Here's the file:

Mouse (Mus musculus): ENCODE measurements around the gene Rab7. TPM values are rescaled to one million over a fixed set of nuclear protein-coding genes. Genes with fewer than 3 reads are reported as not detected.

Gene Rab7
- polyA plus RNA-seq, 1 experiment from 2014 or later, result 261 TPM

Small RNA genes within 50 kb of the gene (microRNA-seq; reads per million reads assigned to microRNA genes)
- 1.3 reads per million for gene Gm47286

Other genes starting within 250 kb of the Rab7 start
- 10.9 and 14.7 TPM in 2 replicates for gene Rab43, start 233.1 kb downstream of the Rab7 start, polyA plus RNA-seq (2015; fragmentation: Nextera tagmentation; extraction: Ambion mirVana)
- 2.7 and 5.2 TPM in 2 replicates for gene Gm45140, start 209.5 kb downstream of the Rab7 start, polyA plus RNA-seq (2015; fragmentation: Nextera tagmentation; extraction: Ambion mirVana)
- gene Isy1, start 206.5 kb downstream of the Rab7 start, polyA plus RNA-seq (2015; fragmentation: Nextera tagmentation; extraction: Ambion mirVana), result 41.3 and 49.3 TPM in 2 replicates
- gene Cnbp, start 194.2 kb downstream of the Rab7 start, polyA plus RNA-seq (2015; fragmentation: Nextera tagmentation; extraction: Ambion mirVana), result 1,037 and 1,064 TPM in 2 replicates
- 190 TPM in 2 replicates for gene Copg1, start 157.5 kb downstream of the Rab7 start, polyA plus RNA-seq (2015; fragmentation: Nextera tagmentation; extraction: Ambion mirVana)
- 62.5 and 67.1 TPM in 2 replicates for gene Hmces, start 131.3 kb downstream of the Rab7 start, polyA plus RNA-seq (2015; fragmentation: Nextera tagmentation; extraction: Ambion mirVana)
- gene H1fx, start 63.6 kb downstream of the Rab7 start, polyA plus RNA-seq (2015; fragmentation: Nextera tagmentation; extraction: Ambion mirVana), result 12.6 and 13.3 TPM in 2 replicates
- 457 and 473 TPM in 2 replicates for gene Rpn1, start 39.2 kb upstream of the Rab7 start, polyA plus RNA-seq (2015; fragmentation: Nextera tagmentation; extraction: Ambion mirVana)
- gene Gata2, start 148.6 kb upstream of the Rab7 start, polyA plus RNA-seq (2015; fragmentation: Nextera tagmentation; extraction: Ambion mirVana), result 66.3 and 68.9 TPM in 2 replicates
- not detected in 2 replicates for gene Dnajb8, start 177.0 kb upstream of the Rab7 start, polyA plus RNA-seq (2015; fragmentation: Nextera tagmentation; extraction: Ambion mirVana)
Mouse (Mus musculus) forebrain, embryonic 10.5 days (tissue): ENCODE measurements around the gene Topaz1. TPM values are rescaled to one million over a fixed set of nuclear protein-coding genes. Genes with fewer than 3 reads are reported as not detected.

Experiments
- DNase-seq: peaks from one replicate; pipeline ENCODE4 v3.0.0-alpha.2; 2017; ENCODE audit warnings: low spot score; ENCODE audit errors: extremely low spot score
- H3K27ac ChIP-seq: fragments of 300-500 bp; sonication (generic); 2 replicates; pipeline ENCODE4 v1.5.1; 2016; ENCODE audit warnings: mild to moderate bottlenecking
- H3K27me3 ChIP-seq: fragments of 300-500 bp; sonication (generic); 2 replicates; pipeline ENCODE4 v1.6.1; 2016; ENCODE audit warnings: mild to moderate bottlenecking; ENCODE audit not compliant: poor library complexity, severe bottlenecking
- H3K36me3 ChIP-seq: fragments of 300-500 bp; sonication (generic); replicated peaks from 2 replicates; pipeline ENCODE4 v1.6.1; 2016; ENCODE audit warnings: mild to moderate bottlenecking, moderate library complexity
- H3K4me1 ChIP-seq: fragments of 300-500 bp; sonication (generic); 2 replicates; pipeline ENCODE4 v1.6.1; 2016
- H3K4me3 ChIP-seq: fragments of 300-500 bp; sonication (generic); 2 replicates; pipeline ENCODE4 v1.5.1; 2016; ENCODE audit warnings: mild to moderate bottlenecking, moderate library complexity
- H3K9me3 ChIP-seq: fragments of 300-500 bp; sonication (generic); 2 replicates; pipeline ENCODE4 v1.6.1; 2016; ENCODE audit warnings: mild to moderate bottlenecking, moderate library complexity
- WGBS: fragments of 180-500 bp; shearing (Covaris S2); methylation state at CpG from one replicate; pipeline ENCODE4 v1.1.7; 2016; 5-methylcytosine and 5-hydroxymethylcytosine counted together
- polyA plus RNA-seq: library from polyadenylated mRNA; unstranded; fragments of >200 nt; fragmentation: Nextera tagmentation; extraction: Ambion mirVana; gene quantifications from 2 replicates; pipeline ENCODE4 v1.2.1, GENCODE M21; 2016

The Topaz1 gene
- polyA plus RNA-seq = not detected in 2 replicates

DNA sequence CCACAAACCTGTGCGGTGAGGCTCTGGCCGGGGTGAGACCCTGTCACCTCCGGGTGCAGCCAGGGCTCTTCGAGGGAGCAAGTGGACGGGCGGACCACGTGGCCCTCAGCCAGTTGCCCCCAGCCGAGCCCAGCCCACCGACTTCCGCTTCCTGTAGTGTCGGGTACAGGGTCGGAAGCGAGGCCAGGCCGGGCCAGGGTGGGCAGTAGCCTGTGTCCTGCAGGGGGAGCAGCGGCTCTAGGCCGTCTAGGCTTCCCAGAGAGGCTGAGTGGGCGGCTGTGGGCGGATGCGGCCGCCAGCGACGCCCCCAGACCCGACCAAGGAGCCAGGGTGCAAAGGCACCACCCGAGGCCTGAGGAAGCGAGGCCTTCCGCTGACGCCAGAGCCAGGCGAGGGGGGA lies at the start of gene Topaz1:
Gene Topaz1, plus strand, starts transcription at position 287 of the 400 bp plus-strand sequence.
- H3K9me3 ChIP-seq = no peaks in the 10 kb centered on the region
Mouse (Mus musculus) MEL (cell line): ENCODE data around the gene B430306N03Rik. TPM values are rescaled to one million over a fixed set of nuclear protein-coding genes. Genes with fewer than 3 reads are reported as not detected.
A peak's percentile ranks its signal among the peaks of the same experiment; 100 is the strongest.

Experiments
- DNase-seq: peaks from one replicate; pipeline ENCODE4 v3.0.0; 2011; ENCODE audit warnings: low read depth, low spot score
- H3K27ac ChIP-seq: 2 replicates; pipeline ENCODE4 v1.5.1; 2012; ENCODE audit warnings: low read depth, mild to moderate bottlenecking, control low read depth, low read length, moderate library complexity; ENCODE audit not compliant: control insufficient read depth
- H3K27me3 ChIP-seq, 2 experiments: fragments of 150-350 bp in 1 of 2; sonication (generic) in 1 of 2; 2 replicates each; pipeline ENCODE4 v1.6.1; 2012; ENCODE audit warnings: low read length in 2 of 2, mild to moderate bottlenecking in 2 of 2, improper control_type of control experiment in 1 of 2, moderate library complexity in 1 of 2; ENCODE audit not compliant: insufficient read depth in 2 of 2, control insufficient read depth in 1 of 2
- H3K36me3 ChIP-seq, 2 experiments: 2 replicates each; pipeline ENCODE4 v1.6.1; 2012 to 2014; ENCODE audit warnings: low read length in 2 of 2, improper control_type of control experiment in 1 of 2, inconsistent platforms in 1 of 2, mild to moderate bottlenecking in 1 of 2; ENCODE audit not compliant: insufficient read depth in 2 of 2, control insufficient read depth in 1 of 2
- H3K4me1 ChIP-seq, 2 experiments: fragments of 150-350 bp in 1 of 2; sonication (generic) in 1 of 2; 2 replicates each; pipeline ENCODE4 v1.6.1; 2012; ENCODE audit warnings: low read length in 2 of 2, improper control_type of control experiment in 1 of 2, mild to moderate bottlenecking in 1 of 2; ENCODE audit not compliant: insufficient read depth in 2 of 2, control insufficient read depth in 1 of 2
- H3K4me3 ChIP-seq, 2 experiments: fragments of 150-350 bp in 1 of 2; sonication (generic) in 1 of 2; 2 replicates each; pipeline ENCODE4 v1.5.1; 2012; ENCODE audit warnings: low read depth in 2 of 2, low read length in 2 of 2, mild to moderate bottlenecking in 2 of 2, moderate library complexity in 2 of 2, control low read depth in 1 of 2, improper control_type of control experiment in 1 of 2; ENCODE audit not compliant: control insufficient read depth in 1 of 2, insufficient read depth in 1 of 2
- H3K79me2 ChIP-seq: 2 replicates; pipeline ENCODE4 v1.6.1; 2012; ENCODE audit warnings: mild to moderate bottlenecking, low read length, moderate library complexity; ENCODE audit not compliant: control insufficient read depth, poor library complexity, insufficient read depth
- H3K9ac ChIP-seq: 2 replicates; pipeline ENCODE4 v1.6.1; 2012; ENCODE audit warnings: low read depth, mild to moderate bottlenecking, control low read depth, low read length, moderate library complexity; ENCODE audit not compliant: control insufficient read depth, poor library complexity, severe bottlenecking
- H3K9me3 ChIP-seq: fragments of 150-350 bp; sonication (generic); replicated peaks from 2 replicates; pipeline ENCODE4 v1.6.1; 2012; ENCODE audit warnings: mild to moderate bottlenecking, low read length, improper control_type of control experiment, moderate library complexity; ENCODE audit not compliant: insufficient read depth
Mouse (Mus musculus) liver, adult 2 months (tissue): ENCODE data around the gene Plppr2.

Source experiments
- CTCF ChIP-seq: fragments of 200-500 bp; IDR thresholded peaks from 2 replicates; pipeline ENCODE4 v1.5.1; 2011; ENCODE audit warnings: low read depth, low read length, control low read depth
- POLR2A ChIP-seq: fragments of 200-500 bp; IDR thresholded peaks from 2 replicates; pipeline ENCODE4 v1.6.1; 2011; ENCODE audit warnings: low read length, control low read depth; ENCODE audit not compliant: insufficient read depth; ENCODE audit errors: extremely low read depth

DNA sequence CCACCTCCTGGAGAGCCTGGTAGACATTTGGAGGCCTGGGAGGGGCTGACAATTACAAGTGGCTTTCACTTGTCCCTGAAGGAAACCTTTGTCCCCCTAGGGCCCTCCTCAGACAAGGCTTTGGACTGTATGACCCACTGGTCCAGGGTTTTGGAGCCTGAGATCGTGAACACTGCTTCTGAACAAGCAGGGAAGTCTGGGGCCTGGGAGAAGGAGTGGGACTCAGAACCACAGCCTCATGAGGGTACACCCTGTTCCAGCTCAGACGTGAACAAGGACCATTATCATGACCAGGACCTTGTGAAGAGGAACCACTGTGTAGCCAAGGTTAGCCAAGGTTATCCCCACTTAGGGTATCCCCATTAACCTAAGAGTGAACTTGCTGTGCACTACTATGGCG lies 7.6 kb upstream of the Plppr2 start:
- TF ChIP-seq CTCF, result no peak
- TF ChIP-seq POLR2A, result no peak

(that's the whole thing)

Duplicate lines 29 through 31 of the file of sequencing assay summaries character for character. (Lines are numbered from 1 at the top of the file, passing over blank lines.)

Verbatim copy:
- polyA plus RNA-seq = not detected in 2 replicates

DNA sequence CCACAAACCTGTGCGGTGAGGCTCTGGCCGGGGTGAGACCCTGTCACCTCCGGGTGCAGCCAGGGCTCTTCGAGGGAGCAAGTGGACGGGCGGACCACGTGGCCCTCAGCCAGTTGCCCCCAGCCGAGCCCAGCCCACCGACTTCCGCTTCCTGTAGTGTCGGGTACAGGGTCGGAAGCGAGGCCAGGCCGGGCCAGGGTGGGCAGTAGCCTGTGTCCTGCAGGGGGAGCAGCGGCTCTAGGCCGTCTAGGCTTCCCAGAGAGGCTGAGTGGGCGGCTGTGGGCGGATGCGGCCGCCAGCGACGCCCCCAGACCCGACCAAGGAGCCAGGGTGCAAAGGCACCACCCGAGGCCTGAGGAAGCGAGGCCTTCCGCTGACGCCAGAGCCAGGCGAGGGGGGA lies at the start of gene Topaz1:
Gene Topaz1, plus strand, starts transcription at position 287 of the 400 bp plus-strand sequence.